In order to help our kids succeed, we’ve been trying to boost their self-esteem. We tell them that they’re beautiful and special, and that they deserve the best. We tell them that God made them and that God doesn’t make junk. We tell them to go for their dreams because they’re worth it. Unfortunately, that’s not enough.
Recent studies have shown that self-esteem doesn’t come from being told good things about ourselves, it comes from actually being good at something. It comes from the confidence in knowing that we can go out into the world and be productive. One of the most important areas we’re needed in is STEM.
STEM is an acronym for Science, Technology, Engineering and Math. Blacks make up about 2% of people in STEM fields. Women of all races make up about 25%. STEM jobs include everything from Math and Science professors to Software Designers to Robotic Engineers. It’s one of the few job categories that is expected to grow significantly over the next decade. It’s also one of the most accessible fields to get into. While it isn’t easy, math and technology are great equalizers. Equations don’t have cronies – they’re right or wrong. A good computer program is a good computer program. The work speaks for itself.
So, why are blacks and women missing out on this great opportunity? It starts when we’re young. Girls, and students of color, often feel like we’re not good at math. That self-perception, coupled with teachers who don’t encourage us in those areas, makes for a self-fulfilling prophecy. We also don’t participate in many STEM-related hobbies. For instance, our kids tend to play video games, but not make them.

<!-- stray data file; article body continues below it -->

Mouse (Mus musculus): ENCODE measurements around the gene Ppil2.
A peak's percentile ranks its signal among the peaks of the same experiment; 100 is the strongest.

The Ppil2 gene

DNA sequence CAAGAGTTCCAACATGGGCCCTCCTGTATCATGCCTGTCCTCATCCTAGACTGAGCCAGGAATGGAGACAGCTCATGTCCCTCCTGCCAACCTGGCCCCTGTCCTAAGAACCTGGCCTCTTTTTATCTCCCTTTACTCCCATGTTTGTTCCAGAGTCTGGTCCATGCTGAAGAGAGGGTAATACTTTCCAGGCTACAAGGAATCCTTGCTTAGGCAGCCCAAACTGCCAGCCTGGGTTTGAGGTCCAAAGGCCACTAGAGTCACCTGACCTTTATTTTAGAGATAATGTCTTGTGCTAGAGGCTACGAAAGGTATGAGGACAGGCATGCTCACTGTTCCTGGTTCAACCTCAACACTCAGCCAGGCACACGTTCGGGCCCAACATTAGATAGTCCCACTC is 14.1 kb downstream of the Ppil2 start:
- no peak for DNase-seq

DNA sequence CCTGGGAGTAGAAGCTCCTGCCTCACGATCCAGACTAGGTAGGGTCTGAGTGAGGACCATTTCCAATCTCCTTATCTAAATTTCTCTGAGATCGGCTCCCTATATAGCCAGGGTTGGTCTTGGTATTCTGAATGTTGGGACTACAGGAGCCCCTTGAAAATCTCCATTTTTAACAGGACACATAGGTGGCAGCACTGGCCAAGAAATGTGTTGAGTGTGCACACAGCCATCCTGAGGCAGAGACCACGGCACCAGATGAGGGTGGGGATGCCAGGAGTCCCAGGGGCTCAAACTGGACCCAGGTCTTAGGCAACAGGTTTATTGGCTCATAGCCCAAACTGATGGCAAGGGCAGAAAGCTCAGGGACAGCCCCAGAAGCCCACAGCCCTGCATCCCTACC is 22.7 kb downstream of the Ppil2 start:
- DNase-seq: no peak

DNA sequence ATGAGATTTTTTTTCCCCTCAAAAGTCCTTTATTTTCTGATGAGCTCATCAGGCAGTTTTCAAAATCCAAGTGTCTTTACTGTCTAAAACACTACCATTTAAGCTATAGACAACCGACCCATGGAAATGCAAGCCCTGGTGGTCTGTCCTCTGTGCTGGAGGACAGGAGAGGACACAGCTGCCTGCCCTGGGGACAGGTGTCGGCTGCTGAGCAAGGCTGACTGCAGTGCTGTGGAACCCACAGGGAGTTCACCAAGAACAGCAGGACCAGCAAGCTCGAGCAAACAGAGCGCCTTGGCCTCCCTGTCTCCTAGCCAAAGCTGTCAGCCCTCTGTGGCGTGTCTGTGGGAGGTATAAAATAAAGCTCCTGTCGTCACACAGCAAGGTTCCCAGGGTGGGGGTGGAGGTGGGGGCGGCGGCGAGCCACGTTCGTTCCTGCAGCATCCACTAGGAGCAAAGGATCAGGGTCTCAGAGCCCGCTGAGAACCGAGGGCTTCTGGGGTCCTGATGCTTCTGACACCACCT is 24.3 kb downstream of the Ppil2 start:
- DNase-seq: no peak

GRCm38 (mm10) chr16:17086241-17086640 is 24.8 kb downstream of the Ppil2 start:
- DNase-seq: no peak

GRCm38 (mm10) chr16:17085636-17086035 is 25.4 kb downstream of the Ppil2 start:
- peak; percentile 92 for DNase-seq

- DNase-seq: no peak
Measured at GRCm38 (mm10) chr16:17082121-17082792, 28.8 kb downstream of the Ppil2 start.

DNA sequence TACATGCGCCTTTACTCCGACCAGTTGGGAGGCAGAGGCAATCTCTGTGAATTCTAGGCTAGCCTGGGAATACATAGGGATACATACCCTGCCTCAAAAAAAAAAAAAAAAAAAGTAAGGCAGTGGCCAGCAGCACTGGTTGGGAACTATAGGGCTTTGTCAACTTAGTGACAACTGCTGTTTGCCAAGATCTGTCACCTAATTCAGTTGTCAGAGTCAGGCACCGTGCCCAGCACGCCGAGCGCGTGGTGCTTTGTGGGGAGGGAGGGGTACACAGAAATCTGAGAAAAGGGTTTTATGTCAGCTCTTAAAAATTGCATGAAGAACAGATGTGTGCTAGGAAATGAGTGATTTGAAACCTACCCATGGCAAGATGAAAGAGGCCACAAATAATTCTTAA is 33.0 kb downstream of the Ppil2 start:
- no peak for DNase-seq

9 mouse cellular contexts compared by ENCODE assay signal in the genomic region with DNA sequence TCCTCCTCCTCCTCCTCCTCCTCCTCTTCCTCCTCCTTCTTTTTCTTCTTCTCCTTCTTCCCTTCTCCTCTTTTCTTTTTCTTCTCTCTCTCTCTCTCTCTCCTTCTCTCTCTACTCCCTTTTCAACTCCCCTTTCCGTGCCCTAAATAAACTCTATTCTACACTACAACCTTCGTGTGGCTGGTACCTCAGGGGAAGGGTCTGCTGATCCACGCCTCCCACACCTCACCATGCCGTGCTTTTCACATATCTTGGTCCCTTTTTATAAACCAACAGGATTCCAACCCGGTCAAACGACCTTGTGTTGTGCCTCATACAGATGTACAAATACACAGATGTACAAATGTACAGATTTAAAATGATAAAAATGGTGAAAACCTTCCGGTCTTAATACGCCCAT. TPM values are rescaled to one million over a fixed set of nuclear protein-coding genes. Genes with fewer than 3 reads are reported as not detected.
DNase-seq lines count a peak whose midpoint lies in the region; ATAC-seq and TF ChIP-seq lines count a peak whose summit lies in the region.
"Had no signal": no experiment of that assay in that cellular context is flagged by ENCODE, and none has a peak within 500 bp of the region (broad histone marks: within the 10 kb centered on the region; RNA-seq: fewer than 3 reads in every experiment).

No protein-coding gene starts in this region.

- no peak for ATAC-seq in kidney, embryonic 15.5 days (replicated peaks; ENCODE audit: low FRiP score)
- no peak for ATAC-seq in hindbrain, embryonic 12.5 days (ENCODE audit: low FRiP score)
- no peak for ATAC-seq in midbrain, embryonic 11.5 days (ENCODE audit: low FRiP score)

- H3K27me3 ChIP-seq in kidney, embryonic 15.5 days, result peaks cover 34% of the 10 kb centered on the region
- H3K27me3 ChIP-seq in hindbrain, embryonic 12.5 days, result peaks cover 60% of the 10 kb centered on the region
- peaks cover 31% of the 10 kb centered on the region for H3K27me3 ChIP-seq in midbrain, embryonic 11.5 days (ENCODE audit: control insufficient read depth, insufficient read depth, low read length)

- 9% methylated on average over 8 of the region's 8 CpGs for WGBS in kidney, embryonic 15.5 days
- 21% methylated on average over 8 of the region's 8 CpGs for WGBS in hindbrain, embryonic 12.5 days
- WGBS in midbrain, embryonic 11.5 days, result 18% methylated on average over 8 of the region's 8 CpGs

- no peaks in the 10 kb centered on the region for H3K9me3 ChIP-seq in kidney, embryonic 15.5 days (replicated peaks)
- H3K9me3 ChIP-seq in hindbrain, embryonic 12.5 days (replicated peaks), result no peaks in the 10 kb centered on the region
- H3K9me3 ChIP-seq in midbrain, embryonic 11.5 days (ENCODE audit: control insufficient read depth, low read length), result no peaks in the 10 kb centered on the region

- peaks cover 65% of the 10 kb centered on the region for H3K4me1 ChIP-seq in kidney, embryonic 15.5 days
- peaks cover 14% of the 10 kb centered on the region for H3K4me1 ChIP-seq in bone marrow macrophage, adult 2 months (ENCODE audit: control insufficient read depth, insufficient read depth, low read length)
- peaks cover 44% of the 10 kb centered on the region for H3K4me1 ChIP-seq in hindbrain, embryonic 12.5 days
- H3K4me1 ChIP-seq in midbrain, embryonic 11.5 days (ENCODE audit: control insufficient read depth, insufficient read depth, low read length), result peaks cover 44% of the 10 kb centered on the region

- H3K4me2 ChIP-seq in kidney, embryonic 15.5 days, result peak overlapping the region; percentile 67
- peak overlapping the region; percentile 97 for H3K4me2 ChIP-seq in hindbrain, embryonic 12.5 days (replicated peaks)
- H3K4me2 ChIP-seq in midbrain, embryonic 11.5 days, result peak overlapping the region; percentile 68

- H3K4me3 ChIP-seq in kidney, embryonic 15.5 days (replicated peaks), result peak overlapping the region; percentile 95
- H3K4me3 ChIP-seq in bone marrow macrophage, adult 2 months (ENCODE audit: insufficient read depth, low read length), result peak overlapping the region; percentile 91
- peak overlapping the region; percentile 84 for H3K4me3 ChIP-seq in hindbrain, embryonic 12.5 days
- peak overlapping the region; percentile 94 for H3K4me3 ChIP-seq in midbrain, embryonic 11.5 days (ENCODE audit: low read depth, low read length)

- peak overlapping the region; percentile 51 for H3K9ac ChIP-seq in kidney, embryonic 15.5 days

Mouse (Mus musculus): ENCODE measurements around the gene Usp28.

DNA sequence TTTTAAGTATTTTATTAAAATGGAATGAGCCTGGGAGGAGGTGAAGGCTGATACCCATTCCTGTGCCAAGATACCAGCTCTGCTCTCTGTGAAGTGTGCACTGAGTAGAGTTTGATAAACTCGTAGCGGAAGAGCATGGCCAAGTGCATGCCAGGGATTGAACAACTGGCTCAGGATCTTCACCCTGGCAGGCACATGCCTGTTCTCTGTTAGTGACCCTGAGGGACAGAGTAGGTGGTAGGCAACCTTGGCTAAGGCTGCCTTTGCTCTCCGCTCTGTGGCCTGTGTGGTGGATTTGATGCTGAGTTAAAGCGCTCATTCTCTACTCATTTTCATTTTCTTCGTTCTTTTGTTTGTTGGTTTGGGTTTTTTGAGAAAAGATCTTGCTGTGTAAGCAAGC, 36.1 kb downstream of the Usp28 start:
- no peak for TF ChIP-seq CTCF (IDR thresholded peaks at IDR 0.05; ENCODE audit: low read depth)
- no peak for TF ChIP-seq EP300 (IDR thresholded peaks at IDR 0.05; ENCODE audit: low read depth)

We try to build our kids self-esteem so that they will do well in life. Ironically, if we switch from building our kids self-esteem, to building their competence in STEM, the same thing is accomplished. For instance, finishing a class beyond Algebra 2 more than doubles the chance that a student will complete a 4-year degree, no matter the major.
So how can we encourage our kids in STEM?
Through everyday activity:
• Have the kids help measure out ingredients for recipes. Have them calculate how the measurement should change based on the number of servings you’re making.
• Create a Google Maps route to your destination. Have the kids calculate the halfway point. Use the start point and end point and calculate the total miles. Have the kids estimate the time to arrive based on mph in different types of traffic (i.e. rush hour, Sunday morning, normal evening).
• Let your kids be a running calculator on your next shopping trip. Reward them if their “head total” is within 50 cents of the cash register total.
Through specific STEM activity:
• Find an HTML tutorial online and help your kids create a blog from scratch. Use tutorials for CSS to pretty it up.
• Have kids play Budget Hero and try to balance the budget for the United States
• Use sciencebuddies.com to find a project